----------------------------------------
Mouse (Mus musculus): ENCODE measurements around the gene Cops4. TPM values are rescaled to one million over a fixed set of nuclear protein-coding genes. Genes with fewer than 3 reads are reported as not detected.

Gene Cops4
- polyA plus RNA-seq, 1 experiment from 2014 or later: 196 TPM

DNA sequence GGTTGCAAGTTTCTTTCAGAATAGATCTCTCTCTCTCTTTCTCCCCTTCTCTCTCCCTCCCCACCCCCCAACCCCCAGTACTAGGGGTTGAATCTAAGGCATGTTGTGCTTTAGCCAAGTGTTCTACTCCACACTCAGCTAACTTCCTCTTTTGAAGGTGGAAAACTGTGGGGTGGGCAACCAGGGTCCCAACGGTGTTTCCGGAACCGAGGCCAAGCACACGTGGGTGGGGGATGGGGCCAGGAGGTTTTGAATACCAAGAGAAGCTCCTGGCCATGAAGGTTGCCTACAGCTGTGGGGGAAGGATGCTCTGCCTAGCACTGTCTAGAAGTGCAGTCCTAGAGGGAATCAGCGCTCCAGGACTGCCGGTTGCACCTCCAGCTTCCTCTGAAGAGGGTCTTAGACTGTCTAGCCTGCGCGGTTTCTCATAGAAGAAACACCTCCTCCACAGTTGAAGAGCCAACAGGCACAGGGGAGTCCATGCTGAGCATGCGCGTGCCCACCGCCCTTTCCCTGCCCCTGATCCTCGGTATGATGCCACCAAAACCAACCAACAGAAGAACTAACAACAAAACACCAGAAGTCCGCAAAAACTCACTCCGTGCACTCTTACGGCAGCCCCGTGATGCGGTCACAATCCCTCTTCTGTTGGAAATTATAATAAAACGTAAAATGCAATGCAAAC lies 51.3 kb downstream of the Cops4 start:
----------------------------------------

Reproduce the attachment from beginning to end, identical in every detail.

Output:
Mouse (Mus musculus): ENCODE measurements around the gene Cops4. TPM values are rescaled to one million over a fixed set of nuclear protein-coding genes. Genes with fewer than 3 reads are reported as not detected.

Gene Cops4
- polyA plus RNA-seq, 1 experiment from 2014 or later: 196 TPM

DNA sequence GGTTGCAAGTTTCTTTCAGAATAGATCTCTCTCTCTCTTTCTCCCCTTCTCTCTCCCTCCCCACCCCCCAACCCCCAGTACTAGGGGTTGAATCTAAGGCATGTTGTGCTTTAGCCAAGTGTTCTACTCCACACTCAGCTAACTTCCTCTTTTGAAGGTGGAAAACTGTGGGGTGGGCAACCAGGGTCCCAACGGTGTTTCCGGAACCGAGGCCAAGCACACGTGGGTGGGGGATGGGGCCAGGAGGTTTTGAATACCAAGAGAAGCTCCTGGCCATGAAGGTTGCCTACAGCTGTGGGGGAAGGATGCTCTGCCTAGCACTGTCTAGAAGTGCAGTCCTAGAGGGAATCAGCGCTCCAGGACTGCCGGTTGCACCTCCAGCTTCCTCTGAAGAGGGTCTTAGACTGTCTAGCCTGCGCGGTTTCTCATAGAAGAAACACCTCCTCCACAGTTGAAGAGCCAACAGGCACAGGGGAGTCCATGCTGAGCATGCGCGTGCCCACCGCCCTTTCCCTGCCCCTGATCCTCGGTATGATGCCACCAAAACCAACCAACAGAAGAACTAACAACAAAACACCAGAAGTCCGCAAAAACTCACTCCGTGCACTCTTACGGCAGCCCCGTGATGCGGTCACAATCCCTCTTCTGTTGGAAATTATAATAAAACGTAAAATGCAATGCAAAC lies 51.3 kb downstream of the Cops4 start: